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Maritime Strategy and policy for smaller navies
Speller, Ian
This paper focuses on small navies and seeks to examine the extent to which traditional approaches to maritime policy and strategy are relevant to them. It will examine alternative ways of defining what is meant by the term ‘small navy’ before addressing traditional interpretations about the roles and missions of navies, and of maritime strategy, in order to question the extent to which ‘small navies’ are different or distinct from their larger counterparts or, indeed, from each other. In terms of their size, capabilities and aspirations most navies are small. This is as true today as it has always been. Large navies dominate the headlines and receive ample coverage in both popular and academic publications but they are the exception not the rule. Their smaller counterparts have a lower profile except when they emerge as potential allies or enemies and there is a tendency to approach them in such terms, defining them by their relationship to larger navies regardless of whether this actually provides the most useful way in which to understand them. Equally, there is a tendency for historians and commentators to approach maritime strategy from a perspective built upon an examination of the activity of larger navies on the assumption that the resultant concepts and principles will apply to small navies as much as large ones. While this may be the case the relative paucity of literature devoted specifically to smaller navies makes it difficult to draw firm conclusions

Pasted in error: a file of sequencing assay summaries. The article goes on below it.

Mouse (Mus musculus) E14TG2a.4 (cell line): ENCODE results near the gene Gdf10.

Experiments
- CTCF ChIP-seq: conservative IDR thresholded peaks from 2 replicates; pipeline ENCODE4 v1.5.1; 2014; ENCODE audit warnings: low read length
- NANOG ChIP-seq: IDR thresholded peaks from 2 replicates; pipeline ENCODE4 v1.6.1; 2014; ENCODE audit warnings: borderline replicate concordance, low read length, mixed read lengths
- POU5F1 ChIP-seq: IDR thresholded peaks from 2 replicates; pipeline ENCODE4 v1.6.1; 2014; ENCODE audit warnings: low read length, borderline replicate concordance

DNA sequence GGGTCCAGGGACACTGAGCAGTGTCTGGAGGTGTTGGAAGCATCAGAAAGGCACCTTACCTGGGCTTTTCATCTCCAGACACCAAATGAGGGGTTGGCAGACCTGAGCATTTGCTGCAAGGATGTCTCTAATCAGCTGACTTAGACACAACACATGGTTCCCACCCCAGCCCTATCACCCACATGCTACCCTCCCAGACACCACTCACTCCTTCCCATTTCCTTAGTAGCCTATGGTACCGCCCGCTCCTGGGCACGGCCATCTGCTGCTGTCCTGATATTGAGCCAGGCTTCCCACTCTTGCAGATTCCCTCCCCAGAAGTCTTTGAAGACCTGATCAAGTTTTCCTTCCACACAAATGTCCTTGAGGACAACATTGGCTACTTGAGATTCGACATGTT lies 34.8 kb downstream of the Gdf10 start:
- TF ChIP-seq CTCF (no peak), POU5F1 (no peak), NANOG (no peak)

Keyword(s): Maritime; Strategy; policy; smaller navies
Publication Date:
Type: Conference item
Peer-Reviewed: Yes
Institution: Maynooth University
Citation(s): Speller, Ian (2012) Maritime Strategy and policy for smaller navies. In: International Studies Association, 1-4 April, 2012, San Diego Conference, USA.
File Format(s): other
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First Indexed: 2018-01-11 06:00:03 Last Updated: 2018-01-11 06:00:03